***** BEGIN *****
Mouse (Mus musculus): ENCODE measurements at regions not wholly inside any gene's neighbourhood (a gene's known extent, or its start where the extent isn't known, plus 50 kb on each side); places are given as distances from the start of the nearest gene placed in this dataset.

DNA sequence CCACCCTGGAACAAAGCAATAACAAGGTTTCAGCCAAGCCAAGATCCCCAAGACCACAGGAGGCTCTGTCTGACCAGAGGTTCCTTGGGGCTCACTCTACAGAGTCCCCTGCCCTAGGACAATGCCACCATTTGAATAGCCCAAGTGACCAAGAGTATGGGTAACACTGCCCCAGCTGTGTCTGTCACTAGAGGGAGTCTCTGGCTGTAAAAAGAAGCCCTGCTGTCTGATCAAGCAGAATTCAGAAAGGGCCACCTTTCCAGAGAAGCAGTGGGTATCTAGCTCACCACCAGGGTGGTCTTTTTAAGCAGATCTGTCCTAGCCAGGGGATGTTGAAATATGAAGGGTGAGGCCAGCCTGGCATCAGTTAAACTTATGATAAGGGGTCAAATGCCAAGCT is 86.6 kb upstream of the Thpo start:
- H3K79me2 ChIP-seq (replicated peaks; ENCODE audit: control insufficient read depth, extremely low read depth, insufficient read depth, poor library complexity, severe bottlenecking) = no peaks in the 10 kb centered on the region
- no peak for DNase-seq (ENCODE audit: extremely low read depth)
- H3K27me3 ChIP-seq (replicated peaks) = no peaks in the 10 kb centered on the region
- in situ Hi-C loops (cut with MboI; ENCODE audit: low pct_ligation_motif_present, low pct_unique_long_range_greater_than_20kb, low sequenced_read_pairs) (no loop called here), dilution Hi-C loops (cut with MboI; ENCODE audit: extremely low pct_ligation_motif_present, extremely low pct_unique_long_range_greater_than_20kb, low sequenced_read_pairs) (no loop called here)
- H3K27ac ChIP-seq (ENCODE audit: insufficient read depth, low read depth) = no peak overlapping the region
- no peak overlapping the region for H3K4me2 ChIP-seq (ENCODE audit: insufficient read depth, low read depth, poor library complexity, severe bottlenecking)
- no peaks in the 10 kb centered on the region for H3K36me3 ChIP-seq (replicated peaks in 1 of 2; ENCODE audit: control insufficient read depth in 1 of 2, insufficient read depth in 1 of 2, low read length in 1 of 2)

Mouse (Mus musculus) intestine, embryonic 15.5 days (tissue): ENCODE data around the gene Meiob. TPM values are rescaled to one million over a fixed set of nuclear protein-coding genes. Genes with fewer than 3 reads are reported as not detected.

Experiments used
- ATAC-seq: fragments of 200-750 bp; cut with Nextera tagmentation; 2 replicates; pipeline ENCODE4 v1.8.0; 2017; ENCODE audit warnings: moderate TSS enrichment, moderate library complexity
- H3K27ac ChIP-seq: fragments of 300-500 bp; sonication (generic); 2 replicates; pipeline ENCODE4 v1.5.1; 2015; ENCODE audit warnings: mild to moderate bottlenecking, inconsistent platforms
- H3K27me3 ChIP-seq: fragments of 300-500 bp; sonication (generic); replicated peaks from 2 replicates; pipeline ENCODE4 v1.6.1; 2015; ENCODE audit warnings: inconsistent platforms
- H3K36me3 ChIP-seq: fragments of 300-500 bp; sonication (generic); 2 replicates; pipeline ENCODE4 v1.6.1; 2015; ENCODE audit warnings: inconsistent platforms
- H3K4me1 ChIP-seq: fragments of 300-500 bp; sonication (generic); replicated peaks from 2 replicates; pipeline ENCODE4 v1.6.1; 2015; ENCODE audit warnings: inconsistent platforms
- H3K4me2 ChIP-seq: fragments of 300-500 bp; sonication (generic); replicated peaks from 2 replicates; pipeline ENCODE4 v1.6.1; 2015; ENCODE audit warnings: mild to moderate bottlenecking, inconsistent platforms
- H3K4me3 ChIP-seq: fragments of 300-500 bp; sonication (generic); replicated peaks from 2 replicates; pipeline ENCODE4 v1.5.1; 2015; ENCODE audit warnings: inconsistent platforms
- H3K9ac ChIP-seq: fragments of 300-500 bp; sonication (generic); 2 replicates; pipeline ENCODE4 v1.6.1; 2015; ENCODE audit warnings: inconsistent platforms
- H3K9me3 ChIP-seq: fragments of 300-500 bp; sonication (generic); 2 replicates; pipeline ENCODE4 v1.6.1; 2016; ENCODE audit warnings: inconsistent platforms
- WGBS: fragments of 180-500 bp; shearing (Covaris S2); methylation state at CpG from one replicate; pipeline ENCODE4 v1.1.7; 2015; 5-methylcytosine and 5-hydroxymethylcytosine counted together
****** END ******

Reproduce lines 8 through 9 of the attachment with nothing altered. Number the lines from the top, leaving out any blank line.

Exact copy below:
- no peak overlapping the region for H3K4me2 ChIP-seq (ENCODE audit: insufficient read depth, low read depth, poor library complexity, severe bottlenecking)
- no peaks in the 10 kb centered on the region for H3K36me3 ChIP-seq (replicated peaks in 1 of 2; ENCODE audit: control insufficient read depth in 1 of 2, insufficient read depth in 1 of 2, low read length in 1 of 2)